You see, what I say is not always what I mean. I’m saying ‘no, thank you’, but this can have a reality grounded in many different truths, none of which I care to explain to them at that present time.

It might mean I’m too busy to stop right now. Perhaps it means I’m not the person in charge of the household bills. It could mean I’m already with your company or it could mean I’m with your cheaper rival who has me tied into a two-year contract.

Then again, a lot can be said with a few simple words, like Didn’t you see me just buying The Guardian? I power my home with hope and wind turbines. Or knowing me as I do it’s more probable it means I’d love to speak with you about this matter, but there is a cranial conflagration to which I must urgently attend. 

Really though, what it means is: No. Just that. Nothing else. I’m not going to change my mind because you talk to me, or because you try to convince me that all of the things I am not explaining to you are wrong and how if I just took a moment to stop, you would almost certainly save me at least 18c a year. It means, and will always mean: No.

Think on.

…how to finish what you want to start.

Everybody wants to write a novel. I have no idea why.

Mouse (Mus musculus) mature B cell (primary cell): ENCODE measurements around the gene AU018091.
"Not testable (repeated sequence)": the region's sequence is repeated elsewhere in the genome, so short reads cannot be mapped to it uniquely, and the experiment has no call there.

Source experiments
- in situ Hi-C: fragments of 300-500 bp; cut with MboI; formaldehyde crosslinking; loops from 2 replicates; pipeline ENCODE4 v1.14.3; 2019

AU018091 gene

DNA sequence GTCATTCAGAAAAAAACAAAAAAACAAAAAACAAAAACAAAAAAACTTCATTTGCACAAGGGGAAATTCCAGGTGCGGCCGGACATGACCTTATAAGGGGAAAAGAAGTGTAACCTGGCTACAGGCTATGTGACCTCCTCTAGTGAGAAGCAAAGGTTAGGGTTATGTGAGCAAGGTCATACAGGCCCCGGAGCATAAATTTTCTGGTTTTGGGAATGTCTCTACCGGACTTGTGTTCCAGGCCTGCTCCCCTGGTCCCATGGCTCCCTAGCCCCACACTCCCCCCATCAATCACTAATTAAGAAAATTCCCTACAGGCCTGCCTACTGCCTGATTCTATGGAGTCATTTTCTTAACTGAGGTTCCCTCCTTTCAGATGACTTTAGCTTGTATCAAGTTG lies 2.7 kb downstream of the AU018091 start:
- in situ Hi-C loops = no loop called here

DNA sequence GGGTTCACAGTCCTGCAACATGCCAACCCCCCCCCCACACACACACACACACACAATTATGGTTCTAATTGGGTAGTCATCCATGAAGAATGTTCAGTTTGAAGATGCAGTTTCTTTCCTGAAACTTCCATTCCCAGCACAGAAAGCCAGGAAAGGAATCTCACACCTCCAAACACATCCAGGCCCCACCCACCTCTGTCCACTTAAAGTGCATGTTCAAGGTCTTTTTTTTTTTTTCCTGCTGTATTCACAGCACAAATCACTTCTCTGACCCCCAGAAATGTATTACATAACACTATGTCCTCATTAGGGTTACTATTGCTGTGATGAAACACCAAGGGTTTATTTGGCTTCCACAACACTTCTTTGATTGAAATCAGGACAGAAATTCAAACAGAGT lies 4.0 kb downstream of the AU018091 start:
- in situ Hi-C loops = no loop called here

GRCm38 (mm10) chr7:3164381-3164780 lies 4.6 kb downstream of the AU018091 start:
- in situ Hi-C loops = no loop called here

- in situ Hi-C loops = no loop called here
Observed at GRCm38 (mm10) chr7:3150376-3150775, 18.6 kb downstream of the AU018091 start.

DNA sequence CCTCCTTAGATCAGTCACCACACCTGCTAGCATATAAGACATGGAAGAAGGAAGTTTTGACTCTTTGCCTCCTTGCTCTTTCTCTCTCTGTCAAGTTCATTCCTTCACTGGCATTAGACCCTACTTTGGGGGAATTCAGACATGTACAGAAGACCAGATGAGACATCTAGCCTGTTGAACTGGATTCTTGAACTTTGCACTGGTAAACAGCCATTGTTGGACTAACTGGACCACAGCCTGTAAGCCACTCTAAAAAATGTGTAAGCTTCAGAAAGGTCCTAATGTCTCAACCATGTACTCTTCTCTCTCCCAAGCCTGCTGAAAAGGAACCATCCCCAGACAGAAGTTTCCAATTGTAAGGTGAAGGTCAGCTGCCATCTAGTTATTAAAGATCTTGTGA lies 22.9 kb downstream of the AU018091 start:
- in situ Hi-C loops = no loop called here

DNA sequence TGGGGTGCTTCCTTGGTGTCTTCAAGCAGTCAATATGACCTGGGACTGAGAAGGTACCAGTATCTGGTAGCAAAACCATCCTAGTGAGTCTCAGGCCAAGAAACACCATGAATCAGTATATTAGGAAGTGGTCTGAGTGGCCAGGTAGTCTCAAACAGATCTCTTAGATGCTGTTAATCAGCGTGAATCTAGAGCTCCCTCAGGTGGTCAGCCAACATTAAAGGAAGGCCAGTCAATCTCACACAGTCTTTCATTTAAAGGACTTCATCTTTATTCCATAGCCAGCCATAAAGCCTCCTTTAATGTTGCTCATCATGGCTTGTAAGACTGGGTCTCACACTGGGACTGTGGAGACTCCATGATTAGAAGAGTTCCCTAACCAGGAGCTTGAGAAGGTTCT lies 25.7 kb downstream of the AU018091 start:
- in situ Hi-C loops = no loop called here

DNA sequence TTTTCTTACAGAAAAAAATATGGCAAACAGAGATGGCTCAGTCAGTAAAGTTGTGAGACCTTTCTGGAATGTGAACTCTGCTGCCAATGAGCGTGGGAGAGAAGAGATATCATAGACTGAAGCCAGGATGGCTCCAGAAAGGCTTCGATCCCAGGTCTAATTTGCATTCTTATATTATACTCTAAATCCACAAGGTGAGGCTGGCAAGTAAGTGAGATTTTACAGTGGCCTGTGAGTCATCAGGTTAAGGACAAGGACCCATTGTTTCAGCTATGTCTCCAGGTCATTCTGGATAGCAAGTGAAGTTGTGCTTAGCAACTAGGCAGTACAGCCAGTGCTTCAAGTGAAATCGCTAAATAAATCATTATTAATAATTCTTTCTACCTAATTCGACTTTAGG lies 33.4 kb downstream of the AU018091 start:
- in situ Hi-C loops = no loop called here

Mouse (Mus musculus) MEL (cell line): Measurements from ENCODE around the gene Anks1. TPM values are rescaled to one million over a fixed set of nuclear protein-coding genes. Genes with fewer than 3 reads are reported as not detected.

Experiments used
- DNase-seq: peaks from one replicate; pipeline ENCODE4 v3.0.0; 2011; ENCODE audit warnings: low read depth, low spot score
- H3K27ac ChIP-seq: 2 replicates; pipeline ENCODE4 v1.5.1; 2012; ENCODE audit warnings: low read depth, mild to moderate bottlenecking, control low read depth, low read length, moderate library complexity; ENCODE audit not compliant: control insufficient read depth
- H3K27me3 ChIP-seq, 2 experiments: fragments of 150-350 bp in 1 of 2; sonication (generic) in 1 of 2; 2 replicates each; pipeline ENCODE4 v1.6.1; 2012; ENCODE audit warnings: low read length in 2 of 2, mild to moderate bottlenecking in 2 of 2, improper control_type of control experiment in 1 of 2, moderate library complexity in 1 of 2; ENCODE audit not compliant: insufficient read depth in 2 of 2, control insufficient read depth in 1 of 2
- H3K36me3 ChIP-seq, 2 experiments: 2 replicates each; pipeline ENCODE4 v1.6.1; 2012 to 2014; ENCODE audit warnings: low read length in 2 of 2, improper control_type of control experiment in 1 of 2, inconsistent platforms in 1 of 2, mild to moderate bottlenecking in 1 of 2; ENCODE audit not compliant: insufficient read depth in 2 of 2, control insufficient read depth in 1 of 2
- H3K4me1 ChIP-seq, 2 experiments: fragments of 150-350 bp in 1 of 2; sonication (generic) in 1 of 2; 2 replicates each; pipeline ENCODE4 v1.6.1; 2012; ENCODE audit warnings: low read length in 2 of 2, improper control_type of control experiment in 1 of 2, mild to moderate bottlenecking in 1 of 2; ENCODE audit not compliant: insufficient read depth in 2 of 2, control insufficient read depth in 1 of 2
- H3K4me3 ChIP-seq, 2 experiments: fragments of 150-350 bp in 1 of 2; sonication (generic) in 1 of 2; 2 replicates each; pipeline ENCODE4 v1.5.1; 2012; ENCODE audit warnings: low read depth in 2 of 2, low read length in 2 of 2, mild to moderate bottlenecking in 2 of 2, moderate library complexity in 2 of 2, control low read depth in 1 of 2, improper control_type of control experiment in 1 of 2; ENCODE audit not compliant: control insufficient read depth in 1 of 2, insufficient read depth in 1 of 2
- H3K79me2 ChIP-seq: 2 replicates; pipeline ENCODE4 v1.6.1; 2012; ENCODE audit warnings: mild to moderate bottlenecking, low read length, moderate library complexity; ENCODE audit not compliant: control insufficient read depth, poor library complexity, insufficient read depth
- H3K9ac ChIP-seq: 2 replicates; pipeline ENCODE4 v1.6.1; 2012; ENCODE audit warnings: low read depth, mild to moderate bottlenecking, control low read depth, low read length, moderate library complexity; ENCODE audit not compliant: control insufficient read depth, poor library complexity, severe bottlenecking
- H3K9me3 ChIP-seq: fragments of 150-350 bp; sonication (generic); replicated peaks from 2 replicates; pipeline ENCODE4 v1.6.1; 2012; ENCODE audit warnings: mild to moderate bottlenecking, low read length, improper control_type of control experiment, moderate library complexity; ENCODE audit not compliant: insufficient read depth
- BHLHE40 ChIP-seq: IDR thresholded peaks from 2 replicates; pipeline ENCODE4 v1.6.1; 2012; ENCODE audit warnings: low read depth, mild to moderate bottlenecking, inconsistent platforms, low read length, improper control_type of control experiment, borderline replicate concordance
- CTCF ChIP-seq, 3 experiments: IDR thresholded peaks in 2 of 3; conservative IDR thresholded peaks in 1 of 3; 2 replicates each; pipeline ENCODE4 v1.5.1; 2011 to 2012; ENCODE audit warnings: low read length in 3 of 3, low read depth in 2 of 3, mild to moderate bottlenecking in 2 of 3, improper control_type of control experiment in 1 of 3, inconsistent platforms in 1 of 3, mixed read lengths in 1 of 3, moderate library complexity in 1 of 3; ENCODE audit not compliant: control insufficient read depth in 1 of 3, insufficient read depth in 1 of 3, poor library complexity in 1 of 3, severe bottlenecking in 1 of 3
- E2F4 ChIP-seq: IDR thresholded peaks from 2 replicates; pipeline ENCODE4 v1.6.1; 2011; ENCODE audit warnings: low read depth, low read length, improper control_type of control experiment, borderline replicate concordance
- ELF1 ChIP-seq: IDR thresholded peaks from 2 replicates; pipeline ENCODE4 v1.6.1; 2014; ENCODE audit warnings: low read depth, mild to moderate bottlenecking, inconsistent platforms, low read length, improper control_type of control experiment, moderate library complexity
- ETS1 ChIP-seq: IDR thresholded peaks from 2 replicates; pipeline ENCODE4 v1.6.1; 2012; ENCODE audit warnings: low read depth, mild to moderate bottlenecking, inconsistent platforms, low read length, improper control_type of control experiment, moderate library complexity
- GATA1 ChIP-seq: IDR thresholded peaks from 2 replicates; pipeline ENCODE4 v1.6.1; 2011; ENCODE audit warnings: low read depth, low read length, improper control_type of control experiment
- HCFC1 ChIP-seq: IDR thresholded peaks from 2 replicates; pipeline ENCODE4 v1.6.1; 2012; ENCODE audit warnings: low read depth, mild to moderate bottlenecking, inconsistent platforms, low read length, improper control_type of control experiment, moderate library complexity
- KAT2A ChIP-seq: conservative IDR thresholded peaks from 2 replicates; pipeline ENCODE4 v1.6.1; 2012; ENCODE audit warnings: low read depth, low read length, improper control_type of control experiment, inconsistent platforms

It’s something which troubles me from time to time. I say time to time, but, quite frankly, I am possessed of a munificently poor memory and am quite unlikely to manage to remember everybody’s wishes with regards to novel writing, let alone the amount of trouble I derive from knowledge of said wish.

Unfortunately, for many the process of writing down words in some vaguely understandable form for a sustained period of time proves too much. They may begin, but they do not complete and so they remain: one day, intending to write a novel.

Happily, there are rules. There are techniques. There are a thousand pieces of advice awaiting You, oh lexical dreamer, and surely, among these methods and orders there is a Key which will Unlock the Writer Within. You will complete that novel. You will secure that agent. There will be an Advance and Publication. There will be a Party, possibly one which includes cheese. There will be Your Book, bearing Your Name, in a shop into which anybody may stroll and, once there, they may take, providing they have first parted with the appropriate amount of their local currency, and it will become part of their life, whatever life that may be.